Authenticated NTP time synchronization

Configuring authentication in NTP time synchronization

© Copyright 2014, Christophe Wolfhugel
Last update: December 23 2015 (new GQ key for ntp.sentrion.eu)


End of this experimentation (December 2015)

This NTP autokey experimentation lasted nearly two years and I have decided to put an end to it: actually either the implementation is so complex that I fail to understand its logic, or it is so broken that I do not wish to spend the time fixing it. I would have been fully happy with the Public Certificate scheme, which is easy to setup server side, but for which validation does not seem implemented on the client side.

The documentation and keys provided below are given for education purposes only but can no longer be used. You can still query my NTP servers as they are public. I have switched to using symetric keys for my internal network and clients.


Summary

After having spent several pair of days over the last years by reading, re-reading available documentation, and then exprimenting again and again, I have come to a rather disappointing conclusion regarding the use of the autokey feature in the NTP implementation: the only autokey identity scheme I have been able to configure and use is GQ (Guillou-Quisquater). Note to readers: I did not try to configure MV identity scheme.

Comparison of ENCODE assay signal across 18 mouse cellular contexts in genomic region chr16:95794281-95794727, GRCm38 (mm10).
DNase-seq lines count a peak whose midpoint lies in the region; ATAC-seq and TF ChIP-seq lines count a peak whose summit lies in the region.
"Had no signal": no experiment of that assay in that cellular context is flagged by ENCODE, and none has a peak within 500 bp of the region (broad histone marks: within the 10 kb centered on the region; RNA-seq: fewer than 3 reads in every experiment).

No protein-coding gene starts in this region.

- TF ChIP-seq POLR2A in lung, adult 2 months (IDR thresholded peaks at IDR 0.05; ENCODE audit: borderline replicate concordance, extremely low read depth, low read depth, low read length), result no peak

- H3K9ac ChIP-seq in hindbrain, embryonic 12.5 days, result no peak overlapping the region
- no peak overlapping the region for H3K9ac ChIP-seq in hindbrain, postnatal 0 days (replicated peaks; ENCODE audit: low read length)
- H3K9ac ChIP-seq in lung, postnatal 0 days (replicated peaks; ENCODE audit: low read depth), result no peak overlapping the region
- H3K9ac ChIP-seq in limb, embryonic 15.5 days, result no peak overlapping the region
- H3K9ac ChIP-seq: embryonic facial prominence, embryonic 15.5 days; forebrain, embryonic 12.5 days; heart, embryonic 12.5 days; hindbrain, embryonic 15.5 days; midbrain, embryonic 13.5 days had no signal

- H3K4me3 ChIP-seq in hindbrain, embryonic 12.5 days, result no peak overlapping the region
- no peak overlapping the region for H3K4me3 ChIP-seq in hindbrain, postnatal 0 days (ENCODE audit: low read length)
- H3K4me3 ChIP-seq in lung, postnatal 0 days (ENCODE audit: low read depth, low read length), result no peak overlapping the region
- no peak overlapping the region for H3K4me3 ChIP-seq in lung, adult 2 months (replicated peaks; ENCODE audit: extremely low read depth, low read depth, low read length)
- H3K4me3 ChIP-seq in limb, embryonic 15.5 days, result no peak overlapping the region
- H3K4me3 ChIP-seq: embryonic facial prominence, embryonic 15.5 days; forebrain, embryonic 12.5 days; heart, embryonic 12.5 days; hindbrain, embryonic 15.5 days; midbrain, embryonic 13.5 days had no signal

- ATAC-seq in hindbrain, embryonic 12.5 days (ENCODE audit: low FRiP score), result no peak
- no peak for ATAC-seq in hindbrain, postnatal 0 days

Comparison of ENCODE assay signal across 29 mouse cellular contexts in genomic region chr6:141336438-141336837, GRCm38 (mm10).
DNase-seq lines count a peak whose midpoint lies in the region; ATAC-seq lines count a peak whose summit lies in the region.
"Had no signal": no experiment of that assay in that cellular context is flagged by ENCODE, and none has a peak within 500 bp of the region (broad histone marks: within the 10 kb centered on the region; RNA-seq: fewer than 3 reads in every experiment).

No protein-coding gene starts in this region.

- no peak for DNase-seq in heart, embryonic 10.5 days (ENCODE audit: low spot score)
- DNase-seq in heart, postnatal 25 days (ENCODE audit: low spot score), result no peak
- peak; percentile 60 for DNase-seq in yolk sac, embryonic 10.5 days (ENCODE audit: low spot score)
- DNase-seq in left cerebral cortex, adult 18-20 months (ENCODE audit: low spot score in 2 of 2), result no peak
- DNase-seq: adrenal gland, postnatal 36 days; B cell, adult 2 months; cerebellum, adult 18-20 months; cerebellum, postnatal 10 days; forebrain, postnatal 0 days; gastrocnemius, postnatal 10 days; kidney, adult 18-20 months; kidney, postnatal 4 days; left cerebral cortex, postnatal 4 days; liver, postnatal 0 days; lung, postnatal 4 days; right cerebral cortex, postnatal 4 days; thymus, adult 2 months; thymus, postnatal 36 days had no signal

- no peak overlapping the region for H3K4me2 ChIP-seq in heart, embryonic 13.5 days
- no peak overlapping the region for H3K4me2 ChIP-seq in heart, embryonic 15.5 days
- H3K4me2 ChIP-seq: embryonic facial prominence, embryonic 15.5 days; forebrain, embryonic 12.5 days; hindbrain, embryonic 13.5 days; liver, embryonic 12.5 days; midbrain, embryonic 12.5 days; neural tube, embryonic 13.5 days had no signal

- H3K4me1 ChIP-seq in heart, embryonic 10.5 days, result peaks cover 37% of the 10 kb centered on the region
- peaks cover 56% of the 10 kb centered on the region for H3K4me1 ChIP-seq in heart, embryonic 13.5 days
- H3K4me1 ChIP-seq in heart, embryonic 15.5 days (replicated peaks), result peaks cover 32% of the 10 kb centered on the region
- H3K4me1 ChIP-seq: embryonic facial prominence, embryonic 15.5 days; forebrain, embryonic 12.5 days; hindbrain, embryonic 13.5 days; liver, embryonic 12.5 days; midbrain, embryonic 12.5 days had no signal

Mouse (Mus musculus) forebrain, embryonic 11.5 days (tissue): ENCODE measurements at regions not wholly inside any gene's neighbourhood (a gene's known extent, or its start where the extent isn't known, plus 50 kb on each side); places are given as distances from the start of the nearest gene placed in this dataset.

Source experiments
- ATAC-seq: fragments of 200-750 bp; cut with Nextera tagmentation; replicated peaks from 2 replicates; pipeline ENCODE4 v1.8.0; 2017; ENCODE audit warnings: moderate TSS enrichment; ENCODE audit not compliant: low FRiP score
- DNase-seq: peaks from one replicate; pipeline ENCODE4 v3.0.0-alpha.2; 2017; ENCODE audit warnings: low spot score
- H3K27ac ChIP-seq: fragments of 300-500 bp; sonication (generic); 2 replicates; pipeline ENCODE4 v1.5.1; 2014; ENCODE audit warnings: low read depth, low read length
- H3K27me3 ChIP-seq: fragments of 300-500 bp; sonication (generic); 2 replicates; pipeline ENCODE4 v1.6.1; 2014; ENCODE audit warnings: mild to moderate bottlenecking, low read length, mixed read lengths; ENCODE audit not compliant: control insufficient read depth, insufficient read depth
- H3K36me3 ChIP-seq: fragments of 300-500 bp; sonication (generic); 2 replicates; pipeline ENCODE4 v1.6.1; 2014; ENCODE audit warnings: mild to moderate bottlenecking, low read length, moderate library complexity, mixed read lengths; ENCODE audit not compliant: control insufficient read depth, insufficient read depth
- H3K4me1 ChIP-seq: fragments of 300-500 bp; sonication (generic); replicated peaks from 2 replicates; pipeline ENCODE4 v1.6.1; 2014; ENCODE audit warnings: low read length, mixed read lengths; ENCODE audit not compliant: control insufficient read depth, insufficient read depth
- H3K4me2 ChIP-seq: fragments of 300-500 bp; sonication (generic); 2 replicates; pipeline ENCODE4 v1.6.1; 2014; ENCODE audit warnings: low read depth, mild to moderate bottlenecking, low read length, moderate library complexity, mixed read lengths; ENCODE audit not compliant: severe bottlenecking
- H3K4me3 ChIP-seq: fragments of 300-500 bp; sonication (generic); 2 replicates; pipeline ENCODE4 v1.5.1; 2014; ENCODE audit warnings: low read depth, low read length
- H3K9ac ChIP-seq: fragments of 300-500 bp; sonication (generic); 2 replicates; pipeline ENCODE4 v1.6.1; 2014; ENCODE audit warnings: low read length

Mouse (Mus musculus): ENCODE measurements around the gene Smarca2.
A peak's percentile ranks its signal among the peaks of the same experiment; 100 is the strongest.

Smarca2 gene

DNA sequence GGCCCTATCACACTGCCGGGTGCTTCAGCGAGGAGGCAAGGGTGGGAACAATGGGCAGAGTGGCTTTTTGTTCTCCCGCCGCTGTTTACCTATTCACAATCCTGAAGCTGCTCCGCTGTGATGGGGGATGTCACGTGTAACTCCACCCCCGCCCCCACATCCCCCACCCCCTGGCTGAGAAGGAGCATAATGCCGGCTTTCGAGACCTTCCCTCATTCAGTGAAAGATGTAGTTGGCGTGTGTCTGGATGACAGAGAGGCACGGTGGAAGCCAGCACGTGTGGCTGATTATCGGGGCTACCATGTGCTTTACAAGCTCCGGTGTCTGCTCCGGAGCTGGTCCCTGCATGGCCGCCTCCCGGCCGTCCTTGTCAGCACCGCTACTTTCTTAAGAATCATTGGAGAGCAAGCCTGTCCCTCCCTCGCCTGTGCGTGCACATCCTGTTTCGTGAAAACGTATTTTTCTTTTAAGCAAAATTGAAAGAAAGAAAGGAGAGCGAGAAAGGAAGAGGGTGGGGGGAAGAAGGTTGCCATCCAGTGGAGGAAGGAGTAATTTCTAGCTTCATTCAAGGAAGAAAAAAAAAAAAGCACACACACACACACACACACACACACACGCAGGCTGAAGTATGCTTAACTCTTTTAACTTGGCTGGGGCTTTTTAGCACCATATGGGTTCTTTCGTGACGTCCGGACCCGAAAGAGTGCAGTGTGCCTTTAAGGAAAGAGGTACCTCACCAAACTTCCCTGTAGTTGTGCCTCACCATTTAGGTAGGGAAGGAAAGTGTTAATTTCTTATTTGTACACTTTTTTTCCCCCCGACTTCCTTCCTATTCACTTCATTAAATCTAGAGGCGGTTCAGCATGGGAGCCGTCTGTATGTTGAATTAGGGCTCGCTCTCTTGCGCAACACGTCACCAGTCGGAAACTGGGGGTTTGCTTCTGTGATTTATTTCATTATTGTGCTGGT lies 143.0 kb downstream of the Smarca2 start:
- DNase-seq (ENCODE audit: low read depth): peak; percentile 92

This short article will give you some insight on how I did configure my own strtum 2 reference time servers (ntp.sentrion.eu and ntp.wolfhugel.eu), and how I configured my NTP client nodes (with this article showing smile.wolfhugel.eu as an example) to get authenticated timestamps from the reference servers. Feel free to replicate this configuration and use it for yourself to get time from my machines.

Note to software, hardware and boxes vendors: due to the quantities you sell or distribute, I am sorry, but you are not welcome to synchronize time on these servers as they do not have the capacity to handle thousands or millions or client devices: create your own infrastructure for your customers, this documentation might help you doing so.

All my experimentations were made with NTP 4.2.6, all being issued from several quite recent Debian distributions.

If you just want to fetch authenticated timestamps from my servers without knowing the internals, just jump to this section and taylor the instructions to your own NTP server and hopefully it will work!

Comments are more than welcome, please send them to chris at wolfhugel dot eu.

Reference server configuration (ntp.sentrion.eu)

This is one of my reference time servers, the second being ntp.wolfhugel.eu which is configured in a similar way. Both servers take time from stratum 1 and stratum 2 servers on the Internet (and these sessions are unfortunately not authenticated). The servers do peer each other in an authenticated manner and they serve time to my internal network, as well as as to any Internet user wishing to fetch time, be it authenticated or not. The public service would cease should it become abused. I do use "/usr/local/etc/ntp" to store all keys material.

First, I will need to generate a trusted certificate and the GQ key and parameters on this node:

$ cd /usr/local/etc/ntp
$ ntp-keygen -T -G -m 2048